The axial thrust is the resultant force of all the axial forces (F) acting on the pump rotor. See Fig. 1 Axial thrust
Axial forces acting on the rotor in the case of a single-stage centrifugal pump
- The axial impeller force (F1) is the difference between the axial forces on the discharge-side (Fd) and suction-side (Fs) impeller shroud
F1 = Fd – Fs
- Momentum (FJ) is a force which constantly acts on the fluid contained in a defined space (see Principle of conservation of momentum, Fluid mechanics). It is calculated as follows:
- FJ = ρ · Q · ΔVax
Q Flow rate
ρ Density of the fluid handled
ΔVax Difference between the axial components of the absolute velocity at the impeller inlet and outlet
- The resultant pressure forces arising from the static pressures up- and downstream of the shaft seal (ss) on the relevant shaft cross-section Ass: FWd = AWd · ΔpWd
- Special axial forces, e.g. when changes to the vortex conditions in the clearances between impeller and casing (side gaps) occur during the start-up process (see Disc friction)
- Other axial forces such as the force of the rotor weight (FW) on non-horizontal centrifugal pumps or magnetic pull in the electric motor (Fmech), e.g. in close-coupled pumps
The axial thrust component (F1 + FJ) of closed impellers (i. e. with suction-side shrouds) which are not hydraulically balanced is:
α=0,5 · (Dsp/D2m)3 + 0,09 ≈ 0,1 − 0,3
Dgap seal Diameter of the controlled gap seal at the
suction-side impeller shroud
See Fig. 2 Axial thrust
This equation applies to flow rates (Q) of 0.8 · Qopt to 1.0 · Qopt and to the clearance gap width s = 0,1 mm. If the clearance gap width is doubled, α increases by 8 %.
In the case of multistage pumps with diffusers (e. g. boiler feed pumps), the axial impeller force (F1) is largely determined by the impeller's axial position in relation to the diffuser. In the case of open radial impellers with no shrouds on the suction side, the axial force (Fs) is much lower than on closed impellers, meaning that the axial impeller force (F1) is higher.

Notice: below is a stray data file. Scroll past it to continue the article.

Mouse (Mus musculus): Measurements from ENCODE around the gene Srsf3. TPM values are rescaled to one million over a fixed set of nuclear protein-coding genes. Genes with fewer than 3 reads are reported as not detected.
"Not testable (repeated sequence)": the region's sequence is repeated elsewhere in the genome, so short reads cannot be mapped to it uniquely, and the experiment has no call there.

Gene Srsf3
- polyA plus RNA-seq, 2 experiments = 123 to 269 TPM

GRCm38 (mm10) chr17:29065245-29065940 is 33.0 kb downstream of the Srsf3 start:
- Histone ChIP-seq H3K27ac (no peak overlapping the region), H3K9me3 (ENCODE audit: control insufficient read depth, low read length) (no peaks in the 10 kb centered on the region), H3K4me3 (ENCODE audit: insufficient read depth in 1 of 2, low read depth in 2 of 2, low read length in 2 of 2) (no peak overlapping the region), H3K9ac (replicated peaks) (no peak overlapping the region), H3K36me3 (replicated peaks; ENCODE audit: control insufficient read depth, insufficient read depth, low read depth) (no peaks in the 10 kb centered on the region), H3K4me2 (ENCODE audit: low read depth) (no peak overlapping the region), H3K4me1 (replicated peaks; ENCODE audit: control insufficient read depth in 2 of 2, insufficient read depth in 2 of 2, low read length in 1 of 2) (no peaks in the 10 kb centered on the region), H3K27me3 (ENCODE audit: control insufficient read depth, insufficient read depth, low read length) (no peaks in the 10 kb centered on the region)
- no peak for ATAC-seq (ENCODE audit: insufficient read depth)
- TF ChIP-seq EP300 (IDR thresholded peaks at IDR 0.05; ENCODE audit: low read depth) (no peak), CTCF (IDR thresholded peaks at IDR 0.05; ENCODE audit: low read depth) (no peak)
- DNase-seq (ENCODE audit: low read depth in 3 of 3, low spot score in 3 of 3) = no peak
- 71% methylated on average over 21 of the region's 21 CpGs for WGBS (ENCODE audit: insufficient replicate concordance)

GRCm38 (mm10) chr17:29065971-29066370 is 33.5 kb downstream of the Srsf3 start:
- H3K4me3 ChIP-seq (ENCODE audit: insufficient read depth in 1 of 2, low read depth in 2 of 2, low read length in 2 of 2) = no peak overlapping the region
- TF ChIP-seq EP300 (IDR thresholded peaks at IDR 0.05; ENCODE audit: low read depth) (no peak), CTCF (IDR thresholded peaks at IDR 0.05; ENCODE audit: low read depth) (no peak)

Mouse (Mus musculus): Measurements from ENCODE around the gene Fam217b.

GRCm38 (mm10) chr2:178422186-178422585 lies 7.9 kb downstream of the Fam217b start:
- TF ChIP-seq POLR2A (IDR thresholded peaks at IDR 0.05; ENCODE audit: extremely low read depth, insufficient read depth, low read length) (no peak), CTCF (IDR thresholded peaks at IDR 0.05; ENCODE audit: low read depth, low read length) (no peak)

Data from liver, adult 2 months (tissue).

Open impellers with cut-outs in the impeller shroud between adjoining impeller vanes develop a lower pressure force (Fd), and, consequently, a lower axial force (F1) than impellers with a full discharge side shroud. See Fig. 13 Impeller
For axial propellers, the axial thrust coefficient (α) is almost equal to the degree of reaction (rth). The axial thrust can then be roughly calculated using the propeller's outside diameter (OD):
The following proportionality applies to the F1 component of the axial thrust (See Fig.1 Axial thrust) in the case of geometrically similar pumps at a defined rotational speed (n) and at the largest impeller diameter (D2):
The rotation of the fluid handled in the discharge-side and suction-side clearances between impeller and casing exerts a strong influence on the axial pressure forces (Fd) and (Fs). The mean angular velocity (see Rotational speed) of the rotating fluid handled reaches approx. half the impeller speed.
In addition, as a result of Coriolis accelerations, the inward directed clearance flow in the suction-side (i.e. outer) clearance between impeller and casing (side gap) further increases the side gap turbulences. In the discharge-side (i.e. inner) side gap of multistage pumps whose impellers are not hydraulically balanced, the process is reversed as a result of the outward-directed gap flow. The vortex motion is decelerated resulting in an increase of the axial force Fd, and hence of F1.
The axial impeller force is higher during the start-up process than during steady-state operation, as during start-up rotation of the fluid handled begins slowly due to disc friction caused by the action of the impeller shrouds or the braking effect of the stationary casing surfaces.
Various forms of axial thrust balancing
- Mechanical: complete absorption of the axial thrust via a thrust bearing (e. g. plain bearing, rolling element bearing)
- Design-based: back-to-back arrangement of the impellers or stages (see Back-to-back impeller pump) and through the absorption of the residual axial thrust via a thrust bearing
- Balancing or reduction of the axial thrust on the individual impeller via balancing holesSee Figs. 7, 9 Axial thrust
- Balancing of the complete rotating assembly via a balancing device with automatic balancing (e. g. balance disc and balance disc seat) or partial balancing via a balance drum and double drum
- Reduction at the individual impeller by back vanes (dynamic effect)
See Fig. 8 Axial thrust
Mechanical axial thrust balancing